You’re a good man, Charlie Clark

EMILY MIGCHELS

Recently voted the second most popular big city mayor in Canada after only three months in the position, Mayor Charlie Clark is the talk of the town. Is this acclaim a result of honeymoon feelings, or is Saskatoon’s new mayor really something special?

It should go without saying that any change in City Hall would have been a good one following the municipal election in October 2016. After 13 years of almost unchanging policy, backwards bike helmets, science-fiction initiatives like a dome over downtown and a point-by-point adherence to the flawed Calgary development model, it was high time for a fresh face in Saskatoon’s highest office. 

But what has Clark done differently? As his campaign slogan said, are we going to be “the city that got it right?”

It’s one thing to make promises in political positions and another to make good on them. Since his time as mayor, Clark has held true to his campaign points — charlie-clark-article-2pushing to increase mobility, inspire discussion and work collaboratively to get things done.

Clark is truly the people’s mayor. Moving to a more accessible approach to city management, he has changed the perceptions and understanding of city council. Gone are the days of dress-code Don Atchison — now we’re seeing open doors.

What’s more, Clark does his best to bring the issues of City Hall directly to citizens of Saskatoon. With a strong media presence, Clark is making communication on all levels a priority for his mayoral day-to-day routine, and it’s a meaningful change.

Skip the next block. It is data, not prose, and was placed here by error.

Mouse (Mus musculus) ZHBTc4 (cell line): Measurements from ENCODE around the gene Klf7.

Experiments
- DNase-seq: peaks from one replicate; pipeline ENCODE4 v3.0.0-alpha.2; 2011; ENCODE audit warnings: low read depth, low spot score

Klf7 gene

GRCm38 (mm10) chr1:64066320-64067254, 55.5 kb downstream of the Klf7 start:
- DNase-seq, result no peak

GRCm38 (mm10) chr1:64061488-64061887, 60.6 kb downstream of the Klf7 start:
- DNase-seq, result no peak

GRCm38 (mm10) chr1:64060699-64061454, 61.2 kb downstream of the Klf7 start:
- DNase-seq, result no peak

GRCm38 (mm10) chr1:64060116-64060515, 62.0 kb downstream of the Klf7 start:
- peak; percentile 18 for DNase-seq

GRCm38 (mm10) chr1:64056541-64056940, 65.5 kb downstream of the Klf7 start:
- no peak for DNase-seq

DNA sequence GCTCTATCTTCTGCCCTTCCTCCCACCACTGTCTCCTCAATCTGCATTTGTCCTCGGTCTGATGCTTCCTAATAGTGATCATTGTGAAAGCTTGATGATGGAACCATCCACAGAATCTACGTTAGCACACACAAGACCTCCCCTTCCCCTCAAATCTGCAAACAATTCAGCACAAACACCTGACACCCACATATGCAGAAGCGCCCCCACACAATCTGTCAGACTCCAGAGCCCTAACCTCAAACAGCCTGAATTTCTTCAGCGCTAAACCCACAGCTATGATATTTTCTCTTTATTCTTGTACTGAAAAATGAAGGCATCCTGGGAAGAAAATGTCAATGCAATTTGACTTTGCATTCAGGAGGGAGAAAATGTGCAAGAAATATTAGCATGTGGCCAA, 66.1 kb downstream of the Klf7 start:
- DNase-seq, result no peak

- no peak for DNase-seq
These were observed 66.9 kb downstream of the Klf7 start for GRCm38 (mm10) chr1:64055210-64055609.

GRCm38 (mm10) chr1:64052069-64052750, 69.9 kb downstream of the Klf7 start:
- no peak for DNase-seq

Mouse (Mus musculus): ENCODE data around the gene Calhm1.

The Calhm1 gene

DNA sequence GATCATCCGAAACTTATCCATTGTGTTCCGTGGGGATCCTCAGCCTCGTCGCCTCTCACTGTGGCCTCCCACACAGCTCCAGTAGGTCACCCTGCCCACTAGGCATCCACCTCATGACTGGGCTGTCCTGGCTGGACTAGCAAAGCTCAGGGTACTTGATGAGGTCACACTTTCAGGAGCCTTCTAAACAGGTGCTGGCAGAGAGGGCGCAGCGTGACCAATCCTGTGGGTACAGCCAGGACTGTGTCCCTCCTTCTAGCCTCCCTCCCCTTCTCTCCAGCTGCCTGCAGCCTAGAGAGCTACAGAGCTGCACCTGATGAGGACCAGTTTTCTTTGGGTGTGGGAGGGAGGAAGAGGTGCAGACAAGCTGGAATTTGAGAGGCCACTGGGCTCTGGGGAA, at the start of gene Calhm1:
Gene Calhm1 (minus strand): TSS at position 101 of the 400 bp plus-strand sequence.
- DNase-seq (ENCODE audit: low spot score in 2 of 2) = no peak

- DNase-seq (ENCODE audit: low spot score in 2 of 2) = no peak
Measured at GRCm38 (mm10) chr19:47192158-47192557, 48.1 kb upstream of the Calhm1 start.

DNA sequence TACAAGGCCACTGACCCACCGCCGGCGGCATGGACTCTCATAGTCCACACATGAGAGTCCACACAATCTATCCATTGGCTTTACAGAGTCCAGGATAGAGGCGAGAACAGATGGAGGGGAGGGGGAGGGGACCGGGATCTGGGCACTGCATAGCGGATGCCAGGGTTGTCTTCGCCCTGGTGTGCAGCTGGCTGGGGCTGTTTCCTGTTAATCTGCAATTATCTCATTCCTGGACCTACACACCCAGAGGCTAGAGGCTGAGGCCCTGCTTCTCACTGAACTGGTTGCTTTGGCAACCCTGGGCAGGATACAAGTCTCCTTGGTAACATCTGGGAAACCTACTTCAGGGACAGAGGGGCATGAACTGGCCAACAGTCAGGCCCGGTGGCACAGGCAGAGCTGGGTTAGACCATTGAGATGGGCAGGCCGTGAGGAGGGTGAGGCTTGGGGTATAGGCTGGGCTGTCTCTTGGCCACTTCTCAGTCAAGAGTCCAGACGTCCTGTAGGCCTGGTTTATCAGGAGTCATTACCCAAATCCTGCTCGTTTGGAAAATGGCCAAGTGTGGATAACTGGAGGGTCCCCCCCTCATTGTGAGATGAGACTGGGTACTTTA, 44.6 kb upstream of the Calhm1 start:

In November 2016, many Saskatoon residents were able to participate in a survey that asked what people would like to get out of a restructuring of the area around Idylwyld Drive, between 20th and 25th Street. Providing options to ask for greater pedestrian resources, particular aesthetic styles and increased safety, the survey was accessible and made it easy to speak up.

In the future, consider joining the Let’s Talk 2020 panel, introduced by Clark earlier in January. The panel will host a series of discussions, open to the public, focused around opening the floor to residents and providing an opportunity to speak out about the core issues concerning development, economy, health in the community and more. More information can be found about the discussion series at the City of Saskatoon website, saskatoon.ca.

A big election issue that Clark faced on the campaign trail was the push to move forward with negotiations between the City of Saskatoon and its transit workers. Past transit strikes in Saskatoon have meant long and drawn out inconveniences for University of Saskatchewan students and other residents. Clark has begun work with Saskatoon City Transit, which has been in dispute with the city of Saskatoon since 2012, with negotiations continuing, and resolution is near at hand.

That’s not all. Clark has also proven to be good at representing Saskatoon on a national front. It’s easy to forget that we have a seat at the Canadian cities’ dinner table, and we are a key part of a greater country.

Though our influences might not ever be large on the national front, the decisions made in our prairie town are reflected in the actions of our neighbours and big siblings. Clark has more eyes on him than just those of Saskatonians, and he’s working well under that pressure.

On Jan. 20, Clark attended a mayor’s meeting with the Prime Minister in Ottawa. Though merely a face in a crowd of mayors, Clark used the platform to talk about issues that our city faces and addressed plans to make changes. Talking points included fentanyl and climate change realities — important issues to Saskatoon and the greater country.

Saskatoon is on the map like never before with this new “cool” mayor. More than his silver hoop earring and bizarre connections to Hollywood comedians though, Clark is here to guide Saskatoon to a bright and truly shining future.

Photos: Jeremy Britz / Photo Editor